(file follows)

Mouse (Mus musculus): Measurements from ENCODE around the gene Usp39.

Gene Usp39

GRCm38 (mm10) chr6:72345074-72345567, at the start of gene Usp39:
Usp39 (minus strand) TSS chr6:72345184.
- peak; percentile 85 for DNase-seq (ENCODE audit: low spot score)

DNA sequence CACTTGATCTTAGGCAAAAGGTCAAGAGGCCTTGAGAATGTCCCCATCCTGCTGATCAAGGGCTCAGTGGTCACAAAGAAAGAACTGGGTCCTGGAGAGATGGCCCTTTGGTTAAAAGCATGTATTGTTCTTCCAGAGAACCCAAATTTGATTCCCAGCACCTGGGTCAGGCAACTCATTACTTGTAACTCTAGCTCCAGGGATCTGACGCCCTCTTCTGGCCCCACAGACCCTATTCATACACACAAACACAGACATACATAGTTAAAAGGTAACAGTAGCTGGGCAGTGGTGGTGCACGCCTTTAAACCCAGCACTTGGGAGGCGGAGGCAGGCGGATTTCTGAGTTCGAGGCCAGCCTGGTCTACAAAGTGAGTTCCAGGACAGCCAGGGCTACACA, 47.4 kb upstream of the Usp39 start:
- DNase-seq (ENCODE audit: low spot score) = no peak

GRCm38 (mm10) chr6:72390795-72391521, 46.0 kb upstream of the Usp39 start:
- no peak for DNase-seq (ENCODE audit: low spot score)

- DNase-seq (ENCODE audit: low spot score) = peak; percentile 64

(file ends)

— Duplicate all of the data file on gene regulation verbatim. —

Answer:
Mouse (Mus musculus): Measurements from ENCODE around the gene Usp39.

Gene Usp39

GRCm38 (mm10) chr6:72345074-72345567, at the start of gene Usp39:
Usp39 (minus strand) TSS chr6:72345184.
- peak; percentile 85 for DNase-seq (ENCODE audit: low spot score)

DNA sequence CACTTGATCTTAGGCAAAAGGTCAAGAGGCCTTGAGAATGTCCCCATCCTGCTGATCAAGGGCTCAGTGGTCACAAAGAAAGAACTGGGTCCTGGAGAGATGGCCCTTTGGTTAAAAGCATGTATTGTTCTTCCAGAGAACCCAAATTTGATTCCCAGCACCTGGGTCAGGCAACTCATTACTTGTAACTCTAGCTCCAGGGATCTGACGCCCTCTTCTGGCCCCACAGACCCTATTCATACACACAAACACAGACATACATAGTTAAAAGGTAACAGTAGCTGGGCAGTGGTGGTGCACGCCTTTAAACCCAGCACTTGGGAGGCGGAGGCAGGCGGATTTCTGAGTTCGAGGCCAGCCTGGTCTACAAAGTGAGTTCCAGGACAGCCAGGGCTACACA, 47.4 kb upstream of the Usp39 start:
- DNase-seq (ENCODE audit: low spot score) = no peak

GRCm38 (mm10) chr6:72390795-72391521, 46.0 kb upstream of the Usp39 start:
- no peak for DNase-seq (ENCODE audit: low spot score)

- DNase-seq (ENCODE audit: low spot score) = peak; percentile 64